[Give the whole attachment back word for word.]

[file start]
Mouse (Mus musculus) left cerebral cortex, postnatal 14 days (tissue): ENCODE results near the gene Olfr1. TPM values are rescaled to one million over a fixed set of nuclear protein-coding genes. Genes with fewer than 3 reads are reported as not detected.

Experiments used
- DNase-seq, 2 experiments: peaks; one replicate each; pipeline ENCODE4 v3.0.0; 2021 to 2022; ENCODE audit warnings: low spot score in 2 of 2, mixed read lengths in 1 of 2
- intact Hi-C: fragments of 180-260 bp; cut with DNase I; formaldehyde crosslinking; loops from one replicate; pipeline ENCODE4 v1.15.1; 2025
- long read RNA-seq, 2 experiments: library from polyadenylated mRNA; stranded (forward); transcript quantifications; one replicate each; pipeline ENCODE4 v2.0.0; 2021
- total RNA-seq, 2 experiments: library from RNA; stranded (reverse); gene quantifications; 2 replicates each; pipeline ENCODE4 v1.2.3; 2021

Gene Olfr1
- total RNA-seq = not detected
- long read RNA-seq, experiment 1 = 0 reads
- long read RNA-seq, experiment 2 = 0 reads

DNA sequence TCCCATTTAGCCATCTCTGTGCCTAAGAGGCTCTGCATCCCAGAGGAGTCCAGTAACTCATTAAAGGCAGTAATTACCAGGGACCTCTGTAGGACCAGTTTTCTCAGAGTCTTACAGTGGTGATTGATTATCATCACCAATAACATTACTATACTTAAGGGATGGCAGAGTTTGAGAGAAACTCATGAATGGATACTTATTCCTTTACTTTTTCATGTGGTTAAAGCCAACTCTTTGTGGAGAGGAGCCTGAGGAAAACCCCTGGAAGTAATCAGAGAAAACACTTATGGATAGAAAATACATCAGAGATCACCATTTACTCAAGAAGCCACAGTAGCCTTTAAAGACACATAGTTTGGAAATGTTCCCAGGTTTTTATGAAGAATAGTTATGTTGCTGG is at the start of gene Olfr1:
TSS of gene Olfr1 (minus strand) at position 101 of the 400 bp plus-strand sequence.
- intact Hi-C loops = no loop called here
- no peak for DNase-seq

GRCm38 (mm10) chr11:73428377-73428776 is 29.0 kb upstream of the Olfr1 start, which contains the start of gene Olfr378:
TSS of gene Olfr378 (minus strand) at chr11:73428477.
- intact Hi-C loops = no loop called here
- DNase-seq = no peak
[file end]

Mouse (Mus musculus) left cerebral cortex, postnatal 14 days (tissue): ENCODE results near the gene Olfr1. TPM values are rescaled to one million over a fixed set of nuclear protein-coding genes. Genes with fewer than 3 reads are reported as not detected.

Experiments used
- DNase-seq, 2 experiments: peaks; one replicate each; pipeline ENCODE4 v3.0.0; 2021 to 2022; ENCODE audit warnings: low spot score in 2 of 2, mixed read lengths in 1 of 2
- intact Hi-C: fragments of 180-260 bp; cut with DNase I; formaldehyde crosslinking; loops from one replicate; pipeline ENCODE4 v1.15.1; 2025
- long read RNA-seq, 2 experiments: library from polyadenylated mRNA; stranded (forward); transcript quantifications; one replicate each; pipeline ENCODE4 v2.0.0; 2021
- total RNA-seq, 2 experiments: library from RNA; stranded (reverse); gene quantifications; 2 replicates each; pipeline ENCODE4 v1.2.3; 2021

Gene Olfr1
- total RNA-seq = not detected
- long read RNA-seq, experiment 1 = 0 reads
- long read RNA-seq, experiment 2 = 0 reads

DNA sequence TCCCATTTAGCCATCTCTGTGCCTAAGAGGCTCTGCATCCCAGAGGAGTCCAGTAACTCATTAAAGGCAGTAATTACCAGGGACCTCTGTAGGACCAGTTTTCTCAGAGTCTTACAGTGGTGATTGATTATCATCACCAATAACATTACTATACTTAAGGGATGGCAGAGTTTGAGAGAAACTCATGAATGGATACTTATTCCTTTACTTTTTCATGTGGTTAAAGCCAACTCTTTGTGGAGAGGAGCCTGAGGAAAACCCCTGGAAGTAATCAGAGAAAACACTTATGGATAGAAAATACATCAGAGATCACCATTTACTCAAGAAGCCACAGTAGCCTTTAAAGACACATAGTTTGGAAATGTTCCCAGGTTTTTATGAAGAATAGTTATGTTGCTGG is at the start of gene Olfr1:
TSS of gene Olfr1 (minus strand) at position 101 of the 400 bp plus-strand sequence.
- intact Hi-C loops = no loop called here
- no peak for DNase-seq

GRCm38 (mm10) chr11:73428377-73428776 is 29.0 kb upstream of the Olfr1 start, which contains the start of gene Olfr378:
TSS of gene Olfr378 (minus strand) at chr11:73428477.
- intact Hi-C loops = no loop called here
- DNase-seq = no peak